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Occlusion of exposed dentin tubules may eliminate or reduce dentin hypersensitivity by hindering fluid movements within the tubules. In this study, the mode of action of spherical particles of amorphous calcium magnesium phosphate (180-440 nm in diameter) was studied. A degradation study of the particles in Tris-HCl buffer showed that the particles continuously released Ca2+, Mg2+, and phosphate, and XRD analysis revealed the formation of hydroxyapatite (HA) after 1 week. The occluding effect and efficacy of the spherical particles as an occluding agent were evaluated in an in vitro study. The ACMP particles were incorporated in a gel intended for at-home use and tested on extracted human molars. Application of the particles followed by incubation in artificial saliva resulted in occlusion of exposed tubules, and examination with SEM showed that the particles could penetrate the tubules down to 100 μm from the dentin surface. Transformation of the particles into nanocrystalline HA-structures (nanoHA) was initiated at the dentin surface within 12 h of application, and tubule penetration of the particles, accompanied by further ion release and diffusion of ions, resulted in deep intratubular occlusion in the majority of the tubules within 3 days from application. NanoHA was tightly adhered to the tubule walls, filling the entire tubule volume after 7 days. The results of this study demonstrate the mode of action of the amorphous calcium magnesium phosphate particles in occluding exposed dentin tubules. Interaction with saliva and transformation of the particles within the tubules inducing further mineralization indicate that the particles may be used as an effective treatment to reduce dentin hypersensitivity.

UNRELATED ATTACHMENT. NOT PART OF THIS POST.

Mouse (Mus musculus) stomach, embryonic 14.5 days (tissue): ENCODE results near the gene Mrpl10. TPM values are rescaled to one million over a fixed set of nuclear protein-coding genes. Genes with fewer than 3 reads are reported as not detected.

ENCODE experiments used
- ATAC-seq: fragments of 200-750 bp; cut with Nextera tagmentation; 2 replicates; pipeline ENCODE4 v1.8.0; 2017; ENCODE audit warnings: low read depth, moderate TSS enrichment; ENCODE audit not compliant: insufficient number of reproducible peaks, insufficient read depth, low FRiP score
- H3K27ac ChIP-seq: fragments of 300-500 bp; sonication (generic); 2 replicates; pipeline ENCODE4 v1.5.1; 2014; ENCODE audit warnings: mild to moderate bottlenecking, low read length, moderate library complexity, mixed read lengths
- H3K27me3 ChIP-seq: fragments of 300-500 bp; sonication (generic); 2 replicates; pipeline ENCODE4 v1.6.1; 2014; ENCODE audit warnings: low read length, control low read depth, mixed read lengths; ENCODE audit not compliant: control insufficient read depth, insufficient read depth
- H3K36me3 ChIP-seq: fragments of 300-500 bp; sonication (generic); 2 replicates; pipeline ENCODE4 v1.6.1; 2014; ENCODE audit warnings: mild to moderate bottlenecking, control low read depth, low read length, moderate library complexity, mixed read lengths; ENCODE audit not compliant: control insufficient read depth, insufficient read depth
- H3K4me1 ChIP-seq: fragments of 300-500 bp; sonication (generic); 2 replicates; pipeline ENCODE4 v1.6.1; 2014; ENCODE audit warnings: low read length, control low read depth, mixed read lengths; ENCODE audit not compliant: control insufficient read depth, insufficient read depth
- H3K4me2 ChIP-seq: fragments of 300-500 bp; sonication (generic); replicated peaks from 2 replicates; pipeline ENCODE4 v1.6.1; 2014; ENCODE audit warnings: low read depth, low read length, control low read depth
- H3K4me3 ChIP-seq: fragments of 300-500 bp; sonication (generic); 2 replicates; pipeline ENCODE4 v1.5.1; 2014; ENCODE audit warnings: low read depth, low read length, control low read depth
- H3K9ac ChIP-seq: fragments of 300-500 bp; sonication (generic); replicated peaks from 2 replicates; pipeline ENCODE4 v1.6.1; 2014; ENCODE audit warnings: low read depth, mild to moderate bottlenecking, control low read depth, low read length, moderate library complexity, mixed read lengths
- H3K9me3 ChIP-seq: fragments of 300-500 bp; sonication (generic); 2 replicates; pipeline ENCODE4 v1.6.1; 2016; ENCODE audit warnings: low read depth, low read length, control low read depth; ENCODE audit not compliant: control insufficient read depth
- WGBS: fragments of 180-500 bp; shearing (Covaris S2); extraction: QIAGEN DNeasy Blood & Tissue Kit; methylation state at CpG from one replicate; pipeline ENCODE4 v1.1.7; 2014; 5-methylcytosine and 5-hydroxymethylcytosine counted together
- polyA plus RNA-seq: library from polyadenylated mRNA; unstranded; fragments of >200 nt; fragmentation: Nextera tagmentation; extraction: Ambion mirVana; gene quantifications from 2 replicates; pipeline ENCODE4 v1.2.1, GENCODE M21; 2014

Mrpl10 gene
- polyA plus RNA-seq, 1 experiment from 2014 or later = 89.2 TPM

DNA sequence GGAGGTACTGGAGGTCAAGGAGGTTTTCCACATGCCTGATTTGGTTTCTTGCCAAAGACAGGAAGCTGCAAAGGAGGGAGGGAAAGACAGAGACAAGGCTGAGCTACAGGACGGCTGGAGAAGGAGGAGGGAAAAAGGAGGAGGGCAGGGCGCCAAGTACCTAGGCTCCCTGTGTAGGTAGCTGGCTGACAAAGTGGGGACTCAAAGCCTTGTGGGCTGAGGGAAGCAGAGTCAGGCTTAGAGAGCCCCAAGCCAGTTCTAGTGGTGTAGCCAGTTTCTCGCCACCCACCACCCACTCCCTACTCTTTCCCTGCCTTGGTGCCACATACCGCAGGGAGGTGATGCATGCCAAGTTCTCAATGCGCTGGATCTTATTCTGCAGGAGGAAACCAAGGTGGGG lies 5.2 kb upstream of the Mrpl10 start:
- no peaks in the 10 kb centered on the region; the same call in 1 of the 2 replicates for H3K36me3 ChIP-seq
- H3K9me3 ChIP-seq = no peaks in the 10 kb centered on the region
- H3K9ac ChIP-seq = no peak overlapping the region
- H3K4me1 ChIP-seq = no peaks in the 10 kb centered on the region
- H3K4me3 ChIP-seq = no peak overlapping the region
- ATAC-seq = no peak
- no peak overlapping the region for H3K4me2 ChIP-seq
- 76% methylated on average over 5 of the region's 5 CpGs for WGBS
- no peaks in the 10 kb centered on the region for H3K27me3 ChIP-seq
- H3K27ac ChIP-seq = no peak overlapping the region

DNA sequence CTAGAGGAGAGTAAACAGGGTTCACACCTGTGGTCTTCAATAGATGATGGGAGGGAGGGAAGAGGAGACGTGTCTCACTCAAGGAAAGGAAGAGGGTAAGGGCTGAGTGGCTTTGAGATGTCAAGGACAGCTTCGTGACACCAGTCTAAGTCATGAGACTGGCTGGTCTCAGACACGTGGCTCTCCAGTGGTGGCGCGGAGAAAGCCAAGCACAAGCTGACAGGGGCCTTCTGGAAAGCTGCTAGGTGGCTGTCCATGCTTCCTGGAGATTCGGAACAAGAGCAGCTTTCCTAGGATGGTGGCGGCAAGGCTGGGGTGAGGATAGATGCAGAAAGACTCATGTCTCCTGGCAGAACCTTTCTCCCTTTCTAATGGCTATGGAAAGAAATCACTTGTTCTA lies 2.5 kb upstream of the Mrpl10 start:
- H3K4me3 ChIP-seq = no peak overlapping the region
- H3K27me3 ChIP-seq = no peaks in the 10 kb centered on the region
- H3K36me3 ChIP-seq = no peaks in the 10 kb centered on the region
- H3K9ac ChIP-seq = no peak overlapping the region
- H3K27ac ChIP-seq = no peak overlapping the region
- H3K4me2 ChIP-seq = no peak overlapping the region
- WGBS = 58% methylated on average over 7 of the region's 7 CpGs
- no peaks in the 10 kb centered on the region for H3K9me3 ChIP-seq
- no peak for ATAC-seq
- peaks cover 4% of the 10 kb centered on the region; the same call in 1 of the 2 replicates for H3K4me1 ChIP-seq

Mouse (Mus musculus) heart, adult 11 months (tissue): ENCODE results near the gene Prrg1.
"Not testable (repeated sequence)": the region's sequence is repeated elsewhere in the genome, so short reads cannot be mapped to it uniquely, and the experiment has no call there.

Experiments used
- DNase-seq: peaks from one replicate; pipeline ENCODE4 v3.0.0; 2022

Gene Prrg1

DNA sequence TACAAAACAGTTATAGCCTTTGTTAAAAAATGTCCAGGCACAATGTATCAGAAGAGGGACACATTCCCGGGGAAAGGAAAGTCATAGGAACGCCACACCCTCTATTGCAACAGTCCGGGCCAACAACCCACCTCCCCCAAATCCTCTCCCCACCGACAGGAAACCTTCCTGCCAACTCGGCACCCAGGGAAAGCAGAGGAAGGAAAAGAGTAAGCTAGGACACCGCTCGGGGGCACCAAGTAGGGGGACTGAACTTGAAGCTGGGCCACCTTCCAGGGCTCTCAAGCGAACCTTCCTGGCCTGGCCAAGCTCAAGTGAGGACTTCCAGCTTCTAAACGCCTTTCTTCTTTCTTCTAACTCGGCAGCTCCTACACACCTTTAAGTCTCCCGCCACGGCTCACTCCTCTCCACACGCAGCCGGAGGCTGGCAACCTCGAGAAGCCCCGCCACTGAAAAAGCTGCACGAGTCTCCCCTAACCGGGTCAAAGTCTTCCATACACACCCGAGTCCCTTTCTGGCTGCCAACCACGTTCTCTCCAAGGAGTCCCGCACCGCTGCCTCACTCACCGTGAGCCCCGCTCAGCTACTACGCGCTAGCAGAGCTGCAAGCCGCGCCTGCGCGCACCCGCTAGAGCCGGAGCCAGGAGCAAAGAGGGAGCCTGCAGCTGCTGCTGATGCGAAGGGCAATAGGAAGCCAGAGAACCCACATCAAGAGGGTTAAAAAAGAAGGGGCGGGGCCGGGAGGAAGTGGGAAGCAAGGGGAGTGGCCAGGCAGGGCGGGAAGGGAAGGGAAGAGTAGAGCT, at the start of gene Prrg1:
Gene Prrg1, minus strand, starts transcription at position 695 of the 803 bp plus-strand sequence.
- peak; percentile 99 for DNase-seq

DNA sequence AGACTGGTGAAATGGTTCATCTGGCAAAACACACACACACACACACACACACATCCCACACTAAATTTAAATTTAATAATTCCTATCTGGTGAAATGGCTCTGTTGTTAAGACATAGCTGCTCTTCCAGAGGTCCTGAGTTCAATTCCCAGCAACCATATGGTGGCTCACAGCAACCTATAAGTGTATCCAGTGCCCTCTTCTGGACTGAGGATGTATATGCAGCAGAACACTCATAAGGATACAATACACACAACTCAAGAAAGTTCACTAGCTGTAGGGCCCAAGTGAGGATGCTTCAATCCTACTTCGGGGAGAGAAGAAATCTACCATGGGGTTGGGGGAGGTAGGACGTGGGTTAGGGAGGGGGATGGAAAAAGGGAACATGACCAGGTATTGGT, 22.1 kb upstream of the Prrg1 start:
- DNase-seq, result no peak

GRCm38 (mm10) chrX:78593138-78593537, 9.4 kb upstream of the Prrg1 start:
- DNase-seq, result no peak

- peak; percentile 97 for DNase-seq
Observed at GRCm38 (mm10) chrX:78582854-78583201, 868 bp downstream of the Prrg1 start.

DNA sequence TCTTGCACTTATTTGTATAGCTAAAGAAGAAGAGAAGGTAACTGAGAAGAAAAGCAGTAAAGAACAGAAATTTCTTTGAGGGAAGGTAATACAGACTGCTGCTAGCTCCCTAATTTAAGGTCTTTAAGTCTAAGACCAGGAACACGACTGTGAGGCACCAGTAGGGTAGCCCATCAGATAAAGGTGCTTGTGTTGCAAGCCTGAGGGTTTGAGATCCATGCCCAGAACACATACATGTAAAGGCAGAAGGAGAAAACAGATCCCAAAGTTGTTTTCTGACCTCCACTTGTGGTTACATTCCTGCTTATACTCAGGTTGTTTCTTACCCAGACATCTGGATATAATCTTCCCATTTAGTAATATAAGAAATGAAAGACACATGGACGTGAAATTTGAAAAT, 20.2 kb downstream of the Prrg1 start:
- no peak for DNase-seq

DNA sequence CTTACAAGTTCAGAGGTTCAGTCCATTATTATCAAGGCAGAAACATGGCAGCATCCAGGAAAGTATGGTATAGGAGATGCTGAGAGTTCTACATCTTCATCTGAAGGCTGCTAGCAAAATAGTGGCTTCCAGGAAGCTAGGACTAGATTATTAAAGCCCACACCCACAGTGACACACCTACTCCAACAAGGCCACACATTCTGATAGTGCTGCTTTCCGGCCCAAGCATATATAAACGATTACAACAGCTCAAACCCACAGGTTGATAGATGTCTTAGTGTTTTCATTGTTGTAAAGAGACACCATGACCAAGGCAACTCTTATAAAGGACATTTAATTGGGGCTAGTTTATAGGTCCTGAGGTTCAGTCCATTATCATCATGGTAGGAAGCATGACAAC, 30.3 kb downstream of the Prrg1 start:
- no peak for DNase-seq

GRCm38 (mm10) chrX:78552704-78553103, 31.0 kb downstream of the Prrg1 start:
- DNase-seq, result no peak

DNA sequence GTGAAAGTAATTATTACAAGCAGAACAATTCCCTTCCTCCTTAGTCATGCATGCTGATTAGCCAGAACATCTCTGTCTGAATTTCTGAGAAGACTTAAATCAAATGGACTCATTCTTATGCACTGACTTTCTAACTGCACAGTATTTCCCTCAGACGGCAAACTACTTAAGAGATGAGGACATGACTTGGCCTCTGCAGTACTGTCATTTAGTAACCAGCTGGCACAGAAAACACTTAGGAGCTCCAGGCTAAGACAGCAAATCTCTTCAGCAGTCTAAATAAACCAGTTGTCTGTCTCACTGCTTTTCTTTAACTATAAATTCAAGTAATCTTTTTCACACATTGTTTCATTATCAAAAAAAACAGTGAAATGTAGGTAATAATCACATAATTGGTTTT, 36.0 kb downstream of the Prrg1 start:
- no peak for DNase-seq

Camilla Berg, Erik Unosson, Håkan Engqvist, Wei Xia. Amorphous Calcium Magnesium Phosphate Particles for Treatment of Dentin Hypersensitivity: A Mode of Action Study. ACS biomaterials science & engineering. 2020 Jun 08;6(6):3599-3607

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PMID: 33463162

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